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    Wine scientists and winemakers as two communities: bridging the gap through boundary-spanning activities
    (Stellenbosch : Stellenbosch University, 2022-12) O'Kennedy, Karien; Boshoff, Nelius; Stellenbosch University. Faculty of Arts and Social Sciences. Centre for Research on Evaluation, Science and Technology (CREST)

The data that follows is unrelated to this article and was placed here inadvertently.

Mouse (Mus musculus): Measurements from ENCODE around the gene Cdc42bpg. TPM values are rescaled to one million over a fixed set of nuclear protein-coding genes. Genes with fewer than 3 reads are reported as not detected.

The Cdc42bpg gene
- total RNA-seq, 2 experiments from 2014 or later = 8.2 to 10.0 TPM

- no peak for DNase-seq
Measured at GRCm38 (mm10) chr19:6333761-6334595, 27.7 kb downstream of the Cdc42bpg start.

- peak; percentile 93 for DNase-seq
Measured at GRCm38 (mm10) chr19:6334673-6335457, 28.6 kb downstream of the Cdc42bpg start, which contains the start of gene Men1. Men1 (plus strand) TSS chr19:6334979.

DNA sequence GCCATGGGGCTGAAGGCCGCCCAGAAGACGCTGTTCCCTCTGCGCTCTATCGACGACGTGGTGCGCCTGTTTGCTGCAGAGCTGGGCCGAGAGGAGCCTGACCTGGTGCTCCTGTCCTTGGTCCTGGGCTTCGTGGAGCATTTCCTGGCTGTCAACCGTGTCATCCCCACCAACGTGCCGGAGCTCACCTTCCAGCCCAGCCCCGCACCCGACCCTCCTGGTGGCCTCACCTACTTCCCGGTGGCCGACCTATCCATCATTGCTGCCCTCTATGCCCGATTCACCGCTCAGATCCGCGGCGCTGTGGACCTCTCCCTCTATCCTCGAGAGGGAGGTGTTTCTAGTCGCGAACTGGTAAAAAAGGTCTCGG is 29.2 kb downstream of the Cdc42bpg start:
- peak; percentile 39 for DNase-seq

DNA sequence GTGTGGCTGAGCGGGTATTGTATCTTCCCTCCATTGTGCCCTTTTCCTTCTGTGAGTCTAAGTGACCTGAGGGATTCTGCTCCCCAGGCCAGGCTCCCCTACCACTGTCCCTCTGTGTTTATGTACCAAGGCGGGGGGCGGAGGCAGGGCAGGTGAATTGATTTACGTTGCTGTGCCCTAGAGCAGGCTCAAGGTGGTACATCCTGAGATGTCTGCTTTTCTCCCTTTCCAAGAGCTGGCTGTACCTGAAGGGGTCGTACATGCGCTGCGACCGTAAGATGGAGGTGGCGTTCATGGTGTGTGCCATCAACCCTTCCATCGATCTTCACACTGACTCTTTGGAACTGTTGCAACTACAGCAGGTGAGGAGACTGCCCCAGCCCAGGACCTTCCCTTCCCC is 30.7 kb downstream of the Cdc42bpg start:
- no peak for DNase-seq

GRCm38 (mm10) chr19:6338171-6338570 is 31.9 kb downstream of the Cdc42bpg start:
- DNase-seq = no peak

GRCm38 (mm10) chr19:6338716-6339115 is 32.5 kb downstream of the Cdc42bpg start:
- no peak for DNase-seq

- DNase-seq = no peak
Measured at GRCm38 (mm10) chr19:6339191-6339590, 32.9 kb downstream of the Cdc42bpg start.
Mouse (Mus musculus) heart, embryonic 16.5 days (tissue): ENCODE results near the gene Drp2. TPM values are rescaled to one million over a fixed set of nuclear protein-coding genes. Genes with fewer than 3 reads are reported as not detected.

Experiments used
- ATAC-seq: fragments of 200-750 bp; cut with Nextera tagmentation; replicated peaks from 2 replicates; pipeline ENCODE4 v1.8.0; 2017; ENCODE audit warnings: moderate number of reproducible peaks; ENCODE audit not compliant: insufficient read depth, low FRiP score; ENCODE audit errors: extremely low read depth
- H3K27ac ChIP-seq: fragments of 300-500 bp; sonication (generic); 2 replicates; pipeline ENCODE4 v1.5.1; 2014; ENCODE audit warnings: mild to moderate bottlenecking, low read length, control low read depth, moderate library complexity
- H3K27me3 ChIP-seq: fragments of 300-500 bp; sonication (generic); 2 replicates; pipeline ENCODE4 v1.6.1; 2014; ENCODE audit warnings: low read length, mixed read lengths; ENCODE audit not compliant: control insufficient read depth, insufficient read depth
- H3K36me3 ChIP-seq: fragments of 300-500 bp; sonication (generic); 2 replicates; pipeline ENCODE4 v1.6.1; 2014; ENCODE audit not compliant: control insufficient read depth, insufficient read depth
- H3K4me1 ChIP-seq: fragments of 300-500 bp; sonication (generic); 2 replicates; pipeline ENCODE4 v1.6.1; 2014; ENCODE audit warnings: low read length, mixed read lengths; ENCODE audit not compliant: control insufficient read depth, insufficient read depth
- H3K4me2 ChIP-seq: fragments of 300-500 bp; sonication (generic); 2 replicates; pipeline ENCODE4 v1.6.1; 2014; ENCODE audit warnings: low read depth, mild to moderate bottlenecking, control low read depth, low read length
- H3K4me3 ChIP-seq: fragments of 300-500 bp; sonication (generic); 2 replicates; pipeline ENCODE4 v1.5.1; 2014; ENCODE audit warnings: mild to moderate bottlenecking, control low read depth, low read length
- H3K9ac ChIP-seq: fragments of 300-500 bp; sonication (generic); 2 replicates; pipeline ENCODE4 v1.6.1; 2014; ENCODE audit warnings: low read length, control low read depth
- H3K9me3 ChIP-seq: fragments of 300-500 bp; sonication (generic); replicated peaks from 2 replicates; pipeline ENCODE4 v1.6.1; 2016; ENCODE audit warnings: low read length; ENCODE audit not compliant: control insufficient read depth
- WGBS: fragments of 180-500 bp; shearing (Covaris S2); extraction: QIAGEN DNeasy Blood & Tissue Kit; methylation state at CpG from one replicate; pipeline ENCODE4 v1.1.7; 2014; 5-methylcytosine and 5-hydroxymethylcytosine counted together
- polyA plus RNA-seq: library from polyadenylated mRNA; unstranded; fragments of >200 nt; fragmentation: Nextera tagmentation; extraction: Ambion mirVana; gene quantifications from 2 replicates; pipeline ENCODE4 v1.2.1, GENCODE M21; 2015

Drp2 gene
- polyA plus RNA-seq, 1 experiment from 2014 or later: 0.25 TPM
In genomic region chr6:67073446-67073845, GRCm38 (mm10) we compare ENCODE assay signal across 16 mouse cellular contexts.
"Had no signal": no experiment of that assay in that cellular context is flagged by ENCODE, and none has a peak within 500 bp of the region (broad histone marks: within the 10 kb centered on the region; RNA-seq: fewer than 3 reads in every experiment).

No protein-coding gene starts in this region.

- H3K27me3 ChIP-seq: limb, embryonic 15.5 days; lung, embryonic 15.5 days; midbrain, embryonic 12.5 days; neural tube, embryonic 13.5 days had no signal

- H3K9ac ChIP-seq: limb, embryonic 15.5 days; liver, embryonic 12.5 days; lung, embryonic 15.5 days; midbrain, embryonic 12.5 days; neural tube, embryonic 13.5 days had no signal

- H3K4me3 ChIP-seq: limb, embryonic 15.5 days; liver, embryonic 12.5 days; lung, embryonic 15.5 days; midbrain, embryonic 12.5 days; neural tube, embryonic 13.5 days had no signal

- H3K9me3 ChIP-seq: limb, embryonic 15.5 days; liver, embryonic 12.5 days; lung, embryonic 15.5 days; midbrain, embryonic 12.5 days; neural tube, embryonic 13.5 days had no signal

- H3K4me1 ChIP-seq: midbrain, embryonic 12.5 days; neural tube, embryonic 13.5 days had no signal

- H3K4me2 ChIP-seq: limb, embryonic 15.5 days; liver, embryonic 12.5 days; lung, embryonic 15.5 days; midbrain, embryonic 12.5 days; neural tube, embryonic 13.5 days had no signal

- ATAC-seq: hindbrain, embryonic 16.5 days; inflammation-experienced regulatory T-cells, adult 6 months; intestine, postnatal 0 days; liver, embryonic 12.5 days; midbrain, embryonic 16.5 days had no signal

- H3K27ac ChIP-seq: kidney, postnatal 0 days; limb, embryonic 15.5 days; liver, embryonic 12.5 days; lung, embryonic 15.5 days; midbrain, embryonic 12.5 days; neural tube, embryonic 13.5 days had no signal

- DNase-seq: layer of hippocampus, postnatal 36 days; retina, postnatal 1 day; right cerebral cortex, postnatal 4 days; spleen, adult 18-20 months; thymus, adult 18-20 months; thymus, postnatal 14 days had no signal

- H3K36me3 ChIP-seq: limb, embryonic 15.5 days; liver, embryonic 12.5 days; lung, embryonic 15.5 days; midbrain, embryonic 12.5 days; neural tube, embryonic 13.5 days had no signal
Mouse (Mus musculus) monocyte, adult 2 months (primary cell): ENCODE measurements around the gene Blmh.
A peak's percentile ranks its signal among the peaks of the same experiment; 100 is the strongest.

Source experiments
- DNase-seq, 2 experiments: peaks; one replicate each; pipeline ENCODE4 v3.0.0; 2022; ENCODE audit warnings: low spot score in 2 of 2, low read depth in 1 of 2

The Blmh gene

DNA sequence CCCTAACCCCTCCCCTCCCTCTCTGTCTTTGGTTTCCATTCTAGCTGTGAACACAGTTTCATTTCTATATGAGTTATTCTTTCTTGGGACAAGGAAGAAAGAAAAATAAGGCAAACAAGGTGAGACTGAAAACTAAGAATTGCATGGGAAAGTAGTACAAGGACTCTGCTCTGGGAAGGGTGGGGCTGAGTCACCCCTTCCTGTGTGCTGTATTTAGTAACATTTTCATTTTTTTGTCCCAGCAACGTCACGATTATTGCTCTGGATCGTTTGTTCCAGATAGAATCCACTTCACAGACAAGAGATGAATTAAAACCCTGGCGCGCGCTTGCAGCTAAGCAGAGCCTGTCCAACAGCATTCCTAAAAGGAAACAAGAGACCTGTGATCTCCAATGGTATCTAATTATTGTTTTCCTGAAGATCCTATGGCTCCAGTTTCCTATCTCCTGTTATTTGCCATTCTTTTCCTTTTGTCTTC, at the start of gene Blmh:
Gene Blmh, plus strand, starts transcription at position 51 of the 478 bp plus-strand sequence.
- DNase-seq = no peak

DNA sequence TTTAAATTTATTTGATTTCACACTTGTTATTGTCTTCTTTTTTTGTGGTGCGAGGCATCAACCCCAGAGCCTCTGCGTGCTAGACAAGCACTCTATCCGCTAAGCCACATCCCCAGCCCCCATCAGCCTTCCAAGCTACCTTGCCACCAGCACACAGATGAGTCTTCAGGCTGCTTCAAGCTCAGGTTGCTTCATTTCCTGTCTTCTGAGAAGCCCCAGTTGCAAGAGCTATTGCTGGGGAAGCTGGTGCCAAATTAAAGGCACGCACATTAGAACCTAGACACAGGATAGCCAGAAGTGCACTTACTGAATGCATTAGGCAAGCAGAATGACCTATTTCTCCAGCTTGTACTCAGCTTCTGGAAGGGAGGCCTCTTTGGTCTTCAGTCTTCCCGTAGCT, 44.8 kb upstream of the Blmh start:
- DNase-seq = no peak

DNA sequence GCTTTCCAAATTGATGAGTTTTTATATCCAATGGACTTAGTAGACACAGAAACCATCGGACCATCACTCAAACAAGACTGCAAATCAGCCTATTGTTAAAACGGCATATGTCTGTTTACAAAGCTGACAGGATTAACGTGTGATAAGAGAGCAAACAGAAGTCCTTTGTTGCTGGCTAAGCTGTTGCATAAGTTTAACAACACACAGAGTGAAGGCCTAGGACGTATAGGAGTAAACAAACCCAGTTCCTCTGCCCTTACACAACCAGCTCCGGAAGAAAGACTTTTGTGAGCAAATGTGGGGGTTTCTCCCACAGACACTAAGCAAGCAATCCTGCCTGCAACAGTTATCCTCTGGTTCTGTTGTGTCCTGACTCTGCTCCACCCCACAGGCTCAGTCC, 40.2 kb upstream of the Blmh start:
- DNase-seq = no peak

ENGLISH ABSTRACT: It is believed that investments in academic research and development have contributed to new world wine-producing countries entering the international wine markets, traditionally dominated by European countries such as France, Italy and Spain. This has increased the competition for “shelf space” in supermarkets and restaurants. Wine industries that want to maintain and grow sales need to innovate to remain competitive. South Africa exports approximately half of the wine it produces. The industry’s sustainability is strongly dependent on healthy domestic and export sales. Academic knowledge production and effective knowledge transfer assist practitioners with making informed decisions to avoid mistakes and innovate. The South African wine industry comprises an extensive knowledge network with many actors, including researchers, practitioners and intermediaries. An adequate knowledge creation and dissemination system must be maintained for the industry to be competitive internationally, especially against the country’s political past. This study investigated the knowledge-related interactions between oenology researchers from the Department of Viticulture and Oenology, Stellenbosch University and South African winemakers. The role of intermediaries in the knowledge network was also explored. Researchers and practitioners have been described as two communities operating in different worlds, speaking different languages, and having different evaluation systems. For effective knowledge transfer, both communities need to be cognisant of each other’s worlds, and effective boundary-spanning activities must be in place. In this study, the world of academic researchers, in general, was demonstrated through a literature study that focused on knowledge production in the context of application and scientific communication. This was to sketch the background on which the empirical study of the Stellenbosch University oenology researchers was based. A documentary analysis of Stellenbosch University provided the background of the university’s population of oenology researchers (11 in total) who were subsequently interviewed. Results from the empirical study showed that most of the oenology researchers have received industry funding in the past or did so at the time of the interviews, either from Winetech (the South African wine industry research funding body) or international suppliers of oenological products. Most researchers described their research as containing excellence and relevance elements to satisfy academic evaluation systems and industry funders’ needs for applicability. Most researchers indicated their willingness to communicate with the industry; some do so more than others, despite specific individual and organisational constraints. The world of winemakers was sketched through a literature study component and an overview of the South African wine industry. This provided the background for the online survey of winemakers (124 responses) and the 20 winemaker interviews. The results indicated that winemakers use a variety of knowledge sources. They prefer social and experiential learning to factual learning. Their preferred knowledge sources are peers, suppliers of oenological products and services and the internet. Results also showed that the intermediary Winetech and oenological suppliers play crucial roles in creating awareness of new research and innovations. The study concludes by providing recommendations to the Department of Viticulture and Oenology, Winetech and South African winemakers on improving their boundary-spanning activities. The study contributes to the academic engagement and knowledge transfer literature mostly focused on academia. Studies jointly investigating academics, practitioners, and intermediaries are very scarce. Finally, the study also identified research needs for future studies.